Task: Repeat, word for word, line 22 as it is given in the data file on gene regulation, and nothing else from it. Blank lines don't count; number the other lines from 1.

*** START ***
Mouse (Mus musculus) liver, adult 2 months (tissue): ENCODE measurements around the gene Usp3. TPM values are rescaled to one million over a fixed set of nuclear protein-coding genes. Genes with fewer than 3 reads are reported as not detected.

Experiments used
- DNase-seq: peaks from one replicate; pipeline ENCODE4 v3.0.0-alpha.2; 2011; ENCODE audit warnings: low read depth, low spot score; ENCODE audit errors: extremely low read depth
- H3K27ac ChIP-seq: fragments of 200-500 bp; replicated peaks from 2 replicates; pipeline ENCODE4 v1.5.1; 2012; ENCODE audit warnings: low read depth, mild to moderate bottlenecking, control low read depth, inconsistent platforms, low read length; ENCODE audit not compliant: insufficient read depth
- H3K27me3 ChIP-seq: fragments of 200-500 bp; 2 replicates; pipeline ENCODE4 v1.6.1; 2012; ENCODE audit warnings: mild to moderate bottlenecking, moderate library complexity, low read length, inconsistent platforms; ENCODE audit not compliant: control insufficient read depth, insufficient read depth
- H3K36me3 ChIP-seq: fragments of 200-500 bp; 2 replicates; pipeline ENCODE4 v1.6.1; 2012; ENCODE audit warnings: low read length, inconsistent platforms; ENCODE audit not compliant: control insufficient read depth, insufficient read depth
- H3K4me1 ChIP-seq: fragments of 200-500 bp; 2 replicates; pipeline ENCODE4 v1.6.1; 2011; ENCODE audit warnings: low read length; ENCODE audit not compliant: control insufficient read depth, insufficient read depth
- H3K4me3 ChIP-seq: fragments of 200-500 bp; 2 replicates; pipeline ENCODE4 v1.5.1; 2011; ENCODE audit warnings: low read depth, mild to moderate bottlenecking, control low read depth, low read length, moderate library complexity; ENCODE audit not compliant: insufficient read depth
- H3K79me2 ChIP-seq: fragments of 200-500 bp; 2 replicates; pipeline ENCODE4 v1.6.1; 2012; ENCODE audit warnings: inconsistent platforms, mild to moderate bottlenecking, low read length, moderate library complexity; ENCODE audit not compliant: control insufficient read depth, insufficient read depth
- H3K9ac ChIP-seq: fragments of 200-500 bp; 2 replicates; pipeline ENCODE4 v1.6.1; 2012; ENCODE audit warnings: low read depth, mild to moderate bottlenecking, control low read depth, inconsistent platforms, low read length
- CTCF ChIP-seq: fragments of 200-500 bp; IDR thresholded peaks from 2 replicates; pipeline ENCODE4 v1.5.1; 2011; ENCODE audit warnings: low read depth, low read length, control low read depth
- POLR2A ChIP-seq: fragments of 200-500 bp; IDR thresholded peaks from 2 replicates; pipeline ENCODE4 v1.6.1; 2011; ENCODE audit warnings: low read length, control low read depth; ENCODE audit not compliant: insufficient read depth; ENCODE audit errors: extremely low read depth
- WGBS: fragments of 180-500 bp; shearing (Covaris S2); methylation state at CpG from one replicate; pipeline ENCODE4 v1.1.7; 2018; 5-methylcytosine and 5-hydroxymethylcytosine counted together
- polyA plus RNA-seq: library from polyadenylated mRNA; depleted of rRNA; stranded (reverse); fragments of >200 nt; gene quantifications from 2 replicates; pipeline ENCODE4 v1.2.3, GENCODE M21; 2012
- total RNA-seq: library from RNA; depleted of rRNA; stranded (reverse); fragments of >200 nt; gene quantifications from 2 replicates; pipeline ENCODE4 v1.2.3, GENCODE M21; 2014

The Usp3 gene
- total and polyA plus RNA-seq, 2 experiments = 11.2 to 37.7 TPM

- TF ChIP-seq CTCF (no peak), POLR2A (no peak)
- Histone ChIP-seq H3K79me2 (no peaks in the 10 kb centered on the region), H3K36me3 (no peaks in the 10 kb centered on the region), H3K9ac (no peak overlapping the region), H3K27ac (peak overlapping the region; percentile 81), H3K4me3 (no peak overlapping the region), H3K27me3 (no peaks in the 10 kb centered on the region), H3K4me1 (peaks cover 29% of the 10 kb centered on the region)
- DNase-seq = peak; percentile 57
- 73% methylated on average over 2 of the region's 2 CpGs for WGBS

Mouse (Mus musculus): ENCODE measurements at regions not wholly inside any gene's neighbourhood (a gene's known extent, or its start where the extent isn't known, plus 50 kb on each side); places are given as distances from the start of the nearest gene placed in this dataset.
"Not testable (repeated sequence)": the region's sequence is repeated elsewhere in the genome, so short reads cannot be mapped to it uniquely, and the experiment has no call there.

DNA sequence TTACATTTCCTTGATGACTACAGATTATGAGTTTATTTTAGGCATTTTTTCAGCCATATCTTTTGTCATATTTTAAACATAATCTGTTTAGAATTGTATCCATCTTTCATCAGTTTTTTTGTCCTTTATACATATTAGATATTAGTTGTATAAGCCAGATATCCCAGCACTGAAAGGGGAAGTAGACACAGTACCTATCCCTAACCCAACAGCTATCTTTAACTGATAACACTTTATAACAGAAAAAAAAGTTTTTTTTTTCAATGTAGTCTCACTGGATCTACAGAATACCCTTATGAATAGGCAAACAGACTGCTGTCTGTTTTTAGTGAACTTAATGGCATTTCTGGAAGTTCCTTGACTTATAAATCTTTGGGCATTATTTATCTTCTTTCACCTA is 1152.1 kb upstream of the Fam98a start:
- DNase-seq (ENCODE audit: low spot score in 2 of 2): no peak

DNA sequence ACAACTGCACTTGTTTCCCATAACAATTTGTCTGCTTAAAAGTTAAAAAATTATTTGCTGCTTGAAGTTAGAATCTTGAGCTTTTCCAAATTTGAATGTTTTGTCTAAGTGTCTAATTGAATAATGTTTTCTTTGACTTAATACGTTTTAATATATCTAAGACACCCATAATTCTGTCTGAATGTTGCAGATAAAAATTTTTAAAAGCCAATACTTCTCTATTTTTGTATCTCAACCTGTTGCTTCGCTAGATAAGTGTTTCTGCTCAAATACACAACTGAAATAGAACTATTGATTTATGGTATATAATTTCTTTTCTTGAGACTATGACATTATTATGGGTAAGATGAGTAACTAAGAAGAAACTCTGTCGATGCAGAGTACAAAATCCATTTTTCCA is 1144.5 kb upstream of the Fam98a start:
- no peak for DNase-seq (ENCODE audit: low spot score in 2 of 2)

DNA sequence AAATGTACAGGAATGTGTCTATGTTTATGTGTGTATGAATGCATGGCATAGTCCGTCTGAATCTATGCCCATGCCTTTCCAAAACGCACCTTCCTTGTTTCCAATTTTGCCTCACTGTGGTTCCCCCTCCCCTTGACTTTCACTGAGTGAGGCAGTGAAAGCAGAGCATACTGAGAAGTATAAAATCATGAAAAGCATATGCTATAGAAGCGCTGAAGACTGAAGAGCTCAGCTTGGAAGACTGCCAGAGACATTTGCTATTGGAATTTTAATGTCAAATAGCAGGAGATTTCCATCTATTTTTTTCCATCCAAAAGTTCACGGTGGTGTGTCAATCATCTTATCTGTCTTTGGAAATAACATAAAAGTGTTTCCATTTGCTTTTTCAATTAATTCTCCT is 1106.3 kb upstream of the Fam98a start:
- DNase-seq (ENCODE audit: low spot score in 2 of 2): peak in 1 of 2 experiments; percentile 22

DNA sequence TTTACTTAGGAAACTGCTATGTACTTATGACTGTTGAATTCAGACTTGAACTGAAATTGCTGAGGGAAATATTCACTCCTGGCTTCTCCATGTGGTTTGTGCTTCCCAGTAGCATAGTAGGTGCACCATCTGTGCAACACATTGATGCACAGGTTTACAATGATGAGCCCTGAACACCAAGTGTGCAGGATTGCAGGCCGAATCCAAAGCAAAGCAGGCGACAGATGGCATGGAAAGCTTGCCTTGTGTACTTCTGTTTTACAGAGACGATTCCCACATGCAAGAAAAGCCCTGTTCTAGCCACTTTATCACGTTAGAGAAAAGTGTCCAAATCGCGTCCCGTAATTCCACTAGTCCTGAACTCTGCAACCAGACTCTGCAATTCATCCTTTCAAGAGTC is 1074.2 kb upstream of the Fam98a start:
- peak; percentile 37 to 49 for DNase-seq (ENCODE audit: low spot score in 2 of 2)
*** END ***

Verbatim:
Mouse (Mus musculus): ENCODE measurements at regions not wholly inside any gene's neighbourhood (a gene's known extent, or its start where the extent isn't known, plus 50 kb on each side); places are given as distances from the start of the nearest gene placed in this dataset.